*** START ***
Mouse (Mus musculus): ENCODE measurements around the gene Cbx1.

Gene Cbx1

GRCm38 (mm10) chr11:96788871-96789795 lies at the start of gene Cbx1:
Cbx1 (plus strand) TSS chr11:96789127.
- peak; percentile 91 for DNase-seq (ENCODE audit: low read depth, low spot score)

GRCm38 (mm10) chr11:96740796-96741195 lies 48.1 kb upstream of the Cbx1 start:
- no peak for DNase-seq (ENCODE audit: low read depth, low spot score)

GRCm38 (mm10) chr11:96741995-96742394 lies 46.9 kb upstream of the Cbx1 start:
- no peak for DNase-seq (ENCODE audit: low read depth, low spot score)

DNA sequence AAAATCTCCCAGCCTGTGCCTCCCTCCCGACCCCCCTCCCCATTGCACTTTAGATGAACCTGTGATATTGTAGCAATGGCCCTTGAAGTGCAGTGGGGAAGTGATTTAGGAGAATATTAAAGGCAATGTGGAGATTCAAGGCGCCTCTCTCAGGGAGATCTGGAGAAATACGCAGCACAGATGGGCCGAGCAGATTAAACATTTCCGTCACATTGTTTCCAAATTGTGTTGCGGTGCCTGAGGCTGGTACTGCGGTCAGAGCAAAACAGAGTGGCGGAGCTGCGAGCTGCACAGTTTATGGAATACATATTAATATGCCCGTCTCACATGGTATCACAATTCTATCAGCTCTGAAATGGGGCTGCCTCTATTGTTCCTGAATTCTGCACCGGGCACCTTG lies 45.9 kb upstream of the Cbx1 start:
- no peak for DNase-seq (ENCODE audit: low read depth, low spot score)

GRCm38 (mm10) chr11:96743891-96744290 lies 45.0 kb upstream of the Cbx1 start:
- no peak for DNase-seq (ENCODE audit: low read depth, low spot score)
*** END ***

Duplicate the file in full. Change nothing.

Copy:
Mouse (Mus musculus): ENCODE measurements around the gene Cbx1.

Gene Cbx1

GRCm38 (mm10) chr11:96788871-96789795 lies at the start of gene Cbx1:
Cbx1 (plus strand) TSS chr11:96789127.
- peak; percentile 91 for DNase-seq (ENCODE audit: low read depth, low spot score)

GRCm38 (mm10) chr11:96740796-96741195 lies 48.1 kb upstream of the Cbx1 start:
- no peak for DNase-seq (ENCODE audit: low read depth, low spot score)

GRCm38 (mm10) chr11:96741995-96742394 lies 46.9 kb upstream of the Cbx1 start:
- no peak for DNase-seq (ENCODE audit: low read depth, low spot score)

DNA sequence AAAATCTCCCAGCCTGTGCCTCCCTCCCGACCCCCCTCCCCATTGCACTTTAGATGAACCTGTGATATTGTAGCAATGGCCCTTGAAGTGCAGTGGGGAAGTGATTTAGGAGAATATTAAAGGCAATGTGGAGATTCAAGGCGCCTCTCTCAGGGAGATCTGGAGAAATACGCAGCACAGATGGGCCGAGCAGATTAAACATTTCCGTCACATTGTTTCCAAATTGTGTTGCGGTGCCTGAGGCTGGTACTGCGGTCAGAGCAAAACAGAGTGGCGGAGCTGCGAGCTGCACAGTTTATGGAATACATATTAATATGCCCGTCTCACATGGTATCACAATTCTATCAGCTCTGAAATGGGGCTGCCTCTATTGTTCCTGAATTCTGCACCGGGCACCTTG lies 45.9 kb upstream of the Cbx1 start:
- no peak for DNase-seq (ENCODE audit: low read depth, low spot score)

GRCm38 (mm10) chr11:96743891-96744290 lies 45.0 kb upstream of the Cbx1 start:
- no peak for DNase-seq (ENCODE audit: low read depth, low spot score)